2. Did The Landlord Commit a Retaliatory Action?

Some things landlords do to retaliate are not illegal, like being rude to their tenants or talking about them to the neighbors. Only the following actions qualify as illegal retaliation, if the situation meets all the other criteria. 

Prohibited Retaliatory Acts Under Wisconsin Statute 704.45

  • Raising the rent
  • Decreasing the services available to the tenant
  • Filing an eviction action in court
    • NOTE: Tenants who are also behind on rent or breaking other rules in the lease cannot use retaliation as a defense, unless the landlord's reason for eviction is itself a form of retaliation (for example, if the tenant refused to pay a retaliatory increase in rent)
  • Refusing to renew the lease
  • Threatening to do any of the above

Prohibited Retaliatory Acts Under the Wisconsin Administrative Code ATCP 134.09(5) and Madison General Ordinances 32.12(4) & 32.15

  • Terminating a tenancy
  • Giving notice to stop an automatic renewal of a lease
  • Constructively evicting a tenant by reducing heat, water, or electricity (illegal, even if not retaliatory, see Eviction for more information)

An additional retaliatory act prohibited in the City of Madison only is reporting the tenant to law enforcement authorities as having unlawfully entered or immigrated into the United States in order to retaliate against the tenant for having exercised their rights as a tenant, regardless of the validity of such a report. MGO 32.12(4)

3. Did the Landlord do this Because the Tenant Asserted, Exercised or Tried to Exercise a Tenant Right?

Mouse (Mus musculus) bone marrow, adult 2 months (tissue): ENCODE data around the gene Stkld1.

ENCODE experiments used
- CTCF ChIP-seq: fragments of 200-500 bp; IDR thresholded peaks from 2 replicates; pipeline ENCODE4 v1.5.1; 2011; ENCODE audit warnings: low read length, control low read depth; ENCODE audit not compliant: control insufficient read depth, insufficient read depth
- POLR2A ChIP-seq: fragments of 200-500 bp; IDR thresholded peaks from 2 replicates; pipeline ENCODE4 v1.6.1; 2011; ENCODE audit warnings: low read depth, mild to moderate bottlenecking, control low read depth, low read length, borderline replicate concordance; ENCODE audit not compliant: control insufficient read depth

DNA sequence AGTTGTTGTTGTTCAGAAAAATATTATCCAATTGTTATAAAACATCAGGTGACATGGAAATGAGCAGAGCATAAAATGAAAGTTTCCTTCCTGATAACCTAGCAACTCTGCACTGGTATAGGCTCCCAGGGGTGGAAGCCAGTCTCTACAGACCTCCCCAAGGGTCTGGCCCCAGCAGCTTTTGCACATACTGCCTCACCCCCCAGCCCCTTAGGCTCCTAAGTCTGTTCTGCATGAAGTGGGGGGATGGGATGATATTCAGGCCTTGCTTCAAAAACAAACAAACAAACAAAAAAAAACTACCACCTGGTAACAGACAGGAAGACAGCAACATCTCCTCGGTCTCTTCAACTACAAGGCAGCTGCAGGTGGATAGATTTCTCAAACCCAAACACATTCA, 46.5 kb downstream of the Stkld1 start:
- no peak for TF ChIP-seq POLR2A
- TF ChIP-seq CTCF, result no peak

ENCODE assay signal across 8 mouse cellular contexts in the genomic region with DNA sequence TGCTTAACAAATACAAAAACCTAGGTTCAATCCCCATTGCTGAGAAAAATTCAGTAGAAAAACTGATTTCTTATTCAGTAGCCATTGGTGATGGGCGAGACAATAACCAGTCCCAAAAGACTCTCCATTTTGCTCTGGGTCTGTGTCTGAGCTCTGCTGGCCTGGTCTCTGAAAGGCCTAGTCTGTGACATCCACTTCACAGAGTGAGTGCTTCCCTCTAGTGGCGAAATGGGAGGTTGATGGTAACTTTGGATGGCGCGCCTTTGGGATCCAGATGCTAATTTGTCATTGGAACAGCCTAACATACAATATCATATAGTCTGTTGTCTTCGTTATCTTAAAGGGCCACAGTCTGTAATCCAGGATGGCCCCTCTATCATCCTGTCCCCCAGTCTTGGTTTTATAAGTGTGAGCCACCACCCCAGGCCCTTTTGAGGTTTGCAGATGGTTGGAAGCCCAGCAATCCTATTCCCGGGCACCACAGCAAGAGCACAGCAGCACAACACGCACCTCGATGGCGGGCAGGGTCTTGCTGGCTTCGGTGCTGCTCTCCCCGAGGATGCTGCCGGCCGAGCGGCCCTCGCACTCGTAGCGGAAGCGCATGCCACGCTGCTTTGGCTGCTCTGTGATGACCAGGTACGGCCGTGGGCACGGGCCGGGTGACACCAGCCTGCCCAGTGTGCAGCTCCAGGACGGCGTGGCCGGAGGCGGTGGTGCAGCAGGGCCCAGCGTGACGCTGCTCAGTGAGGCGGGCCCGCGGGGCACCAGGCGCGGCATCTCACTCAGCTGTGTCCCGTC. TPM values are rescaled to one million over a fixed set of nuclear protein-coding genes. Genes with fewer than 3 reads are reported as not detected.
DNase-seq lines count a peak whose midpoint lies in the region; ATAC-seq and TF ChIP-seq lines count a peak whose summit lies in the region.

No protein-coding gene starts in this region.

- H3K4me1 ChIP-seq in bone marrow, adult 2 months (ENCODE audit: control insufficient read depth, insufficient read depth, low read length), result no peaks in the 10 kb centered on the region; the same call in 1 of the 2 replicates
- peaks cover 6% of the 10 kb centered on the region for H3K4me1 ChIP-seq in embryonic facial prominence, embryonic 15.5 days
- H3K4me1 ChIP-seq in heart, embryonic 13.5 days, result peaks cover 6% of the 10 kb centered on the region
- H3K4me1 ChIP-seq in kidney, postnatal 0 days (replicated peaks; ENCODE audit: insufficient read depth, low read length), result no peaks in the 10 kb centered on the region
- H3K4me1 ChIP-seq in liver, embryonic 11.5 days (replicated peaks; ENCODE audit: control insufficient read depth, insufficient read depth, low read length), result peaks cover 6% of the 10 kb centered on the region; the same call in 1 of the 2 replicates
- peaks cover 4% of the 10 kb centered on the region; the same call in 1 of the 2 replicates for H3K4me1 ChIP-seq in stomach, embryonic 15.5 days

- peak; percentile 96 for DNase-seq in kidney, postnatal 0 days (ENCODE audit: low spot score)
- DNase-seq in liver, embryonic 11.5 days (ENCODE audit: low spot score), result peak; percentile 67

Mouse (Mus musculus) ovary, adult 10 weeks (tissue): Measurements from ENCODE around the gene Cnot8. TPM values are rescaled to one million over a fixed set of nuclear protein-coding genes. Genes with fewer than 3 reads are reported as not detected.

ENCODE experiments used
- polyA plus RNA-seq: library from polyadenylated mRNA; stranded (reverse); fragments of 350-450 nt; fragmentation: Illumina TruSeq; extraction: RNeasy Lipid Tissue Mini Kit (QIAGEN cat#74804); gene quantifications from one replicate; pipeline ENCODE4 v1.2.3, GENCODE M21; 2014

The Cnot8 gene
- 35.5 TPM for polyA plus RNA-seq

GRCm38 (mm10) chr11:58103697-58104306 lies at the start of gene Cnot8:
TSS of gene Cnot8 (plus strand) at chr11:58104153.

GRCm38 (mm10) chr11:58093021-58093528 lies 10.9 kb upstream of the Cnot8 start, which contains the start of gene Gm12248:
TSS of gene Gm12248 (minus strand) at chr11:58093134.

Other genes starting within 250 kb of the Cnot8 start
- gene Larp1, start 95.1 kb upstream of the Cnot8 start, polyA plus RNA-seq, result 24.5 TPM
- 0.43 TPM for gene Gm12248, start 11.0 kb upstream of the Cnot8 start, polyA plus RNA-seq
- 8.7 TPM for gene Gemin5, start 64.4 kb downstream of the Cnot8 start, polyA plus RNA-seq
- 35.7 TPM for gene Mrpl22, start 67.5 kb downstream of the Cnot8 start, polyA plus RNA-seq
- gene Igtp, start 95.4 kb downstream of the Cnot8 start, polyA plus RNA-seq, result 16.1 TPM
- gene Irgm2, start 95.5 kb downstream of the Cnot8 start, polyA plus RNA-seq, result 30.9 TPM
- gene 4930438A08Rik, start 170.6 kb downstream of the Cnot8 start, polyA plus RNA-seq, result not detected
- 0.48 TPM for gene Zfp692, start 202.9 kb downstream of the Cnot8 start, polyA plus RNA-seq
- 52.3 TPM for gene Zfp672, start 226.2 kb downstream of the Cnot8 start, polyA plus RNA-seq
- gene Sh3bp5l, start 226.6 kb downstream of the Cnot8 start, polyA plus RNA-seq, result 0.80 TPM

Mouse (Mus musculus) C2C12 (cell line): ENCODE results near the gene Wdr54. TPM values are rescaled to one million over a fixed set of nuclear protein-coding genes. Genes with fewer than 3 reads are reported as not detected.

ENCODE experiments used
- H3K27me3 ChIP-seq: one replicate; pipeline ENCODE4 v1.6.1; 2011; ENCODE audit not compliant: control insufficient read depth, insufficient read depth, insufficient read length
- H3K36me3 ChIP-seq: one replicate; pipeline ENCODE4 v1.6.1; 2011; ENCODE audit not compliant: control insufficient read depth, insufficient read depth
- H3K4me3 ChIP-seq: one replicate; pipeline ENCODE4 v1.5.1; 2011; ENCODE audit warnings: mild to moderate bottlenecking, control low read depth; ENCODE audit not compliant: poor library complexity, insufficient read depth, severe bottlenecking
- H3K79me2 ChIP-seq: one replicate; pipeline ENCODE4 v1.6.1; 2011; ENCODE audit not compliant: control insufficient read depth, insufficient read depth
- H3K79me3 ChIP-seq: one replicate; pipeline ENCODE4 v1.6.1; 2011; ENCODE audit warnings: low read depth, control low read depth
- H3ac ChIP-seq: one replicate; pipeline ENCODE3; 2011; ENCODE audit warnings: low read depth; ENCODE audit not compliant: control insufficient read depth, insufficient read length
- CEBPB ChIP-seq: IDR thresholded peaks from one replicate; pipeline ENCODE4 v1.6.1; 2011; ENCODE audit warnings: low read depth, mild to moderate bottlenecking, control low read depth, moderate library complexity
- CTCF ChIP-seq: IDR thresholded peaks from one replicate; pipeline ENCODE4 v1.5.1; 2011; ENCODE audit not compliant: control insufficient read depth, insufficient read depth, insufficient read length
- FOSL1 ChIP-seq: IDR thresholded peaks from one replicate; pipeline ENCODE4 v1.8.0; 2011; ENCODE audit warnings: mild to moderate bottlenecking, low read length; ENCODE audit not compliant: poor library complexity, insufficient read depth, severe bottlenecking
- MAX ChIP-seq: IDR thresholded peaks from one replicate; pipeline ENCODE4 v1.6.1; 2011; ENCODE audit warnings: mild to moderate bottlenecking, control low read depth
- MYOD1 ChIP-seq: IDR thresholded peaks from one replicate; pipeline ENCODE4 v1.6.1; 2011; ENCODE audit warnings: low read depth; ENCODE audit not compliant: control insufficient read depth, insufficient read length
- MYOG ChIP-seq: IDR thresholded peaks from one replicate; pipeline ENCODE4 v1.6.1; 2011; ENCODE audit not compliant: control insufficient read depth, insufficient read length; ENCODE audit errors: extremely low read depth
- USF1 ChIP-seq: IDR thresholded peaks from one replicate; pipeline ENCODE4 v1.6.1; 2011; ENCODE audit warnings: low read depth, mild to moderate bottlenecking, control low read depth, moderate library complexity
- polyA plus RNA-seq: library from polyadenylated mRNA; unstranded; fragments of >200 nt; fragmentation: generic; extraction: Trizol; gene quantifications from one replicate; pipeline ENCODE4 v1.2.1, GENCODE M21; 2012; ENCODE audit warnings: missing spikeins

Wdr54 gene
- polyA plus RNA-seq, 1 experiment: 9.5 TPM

This is the final piece of retaliation. Each regulation has a different level of proof required for the act to be considered illegal:

Proof Needed for violations of Wisconsin Statute 704.45

The tenant must only show that it is more likely than not that the landlord would not have done the action "but for" the tenant exercising a tenant right. While the landlord could have other legitimate reasons for doing the eviction or act, the retaliation is still illegal if the landlord would not have retaliated except that the tenant exercised their rights. However, Wis. Stat. 704.45 provides absolutely no protection against eviction if tenants are behind in their rent (except if the rent not paid is due to a retaliatory rent increase). This law also provides absolutely no protection for tenants making complaints about defects or damages which they caused themselves through negligence or improper use.

As of 3/31/12 if tenants sue in Small Claims Court for violations of these laws, they can receive double any related financial loss. Wis. Stat. 704.95, 2011 Wis. Act 143, Sec. 36 Eff. 3/31/12. Under 2013 Wisconsin Act 76 removed the language about double damages, court costs, and reasonable attorney's fees for all matters in Wis. Stat 704 except for security deposits and illegal lease clause violations. Double damages for violations of chapter 704 are only allowed between 3/31/12 and 2/28/14. Wis. Stat. 704.95, 2013 Wis. Act 76, Sec. 27

NOTE:  Double damages are always allowed for landlord retaliation under ATCP 134.  See below.

Proof Needed for Wisconsin Administrative Code ATCP 134.09(5)